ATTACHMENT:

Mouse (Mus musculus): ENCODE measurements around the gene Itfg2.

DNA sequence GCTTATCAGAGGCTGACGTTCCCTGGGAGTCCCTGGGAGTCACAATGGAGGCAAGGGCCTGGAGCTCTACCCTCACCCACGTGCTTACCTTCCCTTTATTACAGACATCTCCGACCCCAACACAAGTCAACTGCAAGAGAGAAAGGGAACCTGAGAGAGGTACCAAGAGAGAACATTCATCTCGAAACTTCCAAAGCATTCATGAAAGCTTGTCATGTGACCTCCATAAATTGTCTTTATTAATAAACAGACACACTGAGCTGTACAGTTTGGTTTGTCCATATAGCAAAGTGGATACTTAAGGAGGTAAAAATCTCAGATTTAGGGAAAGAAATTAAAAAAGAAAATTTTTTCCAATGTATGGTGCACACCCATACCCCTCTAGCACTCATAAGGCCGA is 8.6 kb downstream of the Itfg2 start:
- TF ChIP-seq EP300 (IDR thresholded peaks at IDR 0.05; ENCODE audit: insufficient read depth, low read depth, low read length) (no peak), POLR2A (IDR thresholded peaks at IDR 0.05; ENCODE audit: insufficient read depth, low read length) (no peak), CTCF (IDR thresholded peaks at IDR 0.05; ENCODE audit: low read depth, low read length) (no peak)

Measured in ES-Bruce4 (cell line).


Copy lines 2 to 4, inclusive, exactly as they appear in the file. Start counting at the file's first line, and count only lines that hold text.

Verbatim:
DNA sequence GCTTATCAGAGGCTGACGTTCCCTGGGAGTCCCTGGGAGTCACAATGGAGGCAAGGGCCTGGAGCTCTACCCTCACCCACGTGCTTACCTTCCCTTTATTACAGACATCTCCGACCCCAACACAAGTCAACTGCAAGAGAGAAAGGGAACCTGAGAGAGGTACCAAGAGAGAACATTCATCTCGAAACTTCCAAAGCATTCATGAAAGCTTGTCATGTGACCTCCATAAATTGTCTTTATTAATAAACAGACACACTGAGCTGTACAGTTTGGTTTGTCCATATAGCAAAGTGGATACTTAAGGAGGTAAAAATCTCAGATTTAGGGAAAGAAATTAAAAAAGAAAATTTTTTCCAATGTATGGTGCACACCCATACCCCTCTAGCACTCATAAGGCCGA is 8.6 kb downstream of the Itfg2 start:
- TF ChIP-seq EP300 (IDR thresholded peaks at IDR 0.05; ENCODE audit: insufficient read depth, low read depth, low read length) (no peak), POLR2A (IDR thresholded peaks at IDR 0.05; ENCODE audit: insufficient read depth, low read length) (no peak), CTCF (IDR thresholded peaks at IDR 0.05; ENCODE audit: low read depth, low read length) (no peak)

Measured in ES-Bruce4 (cell line).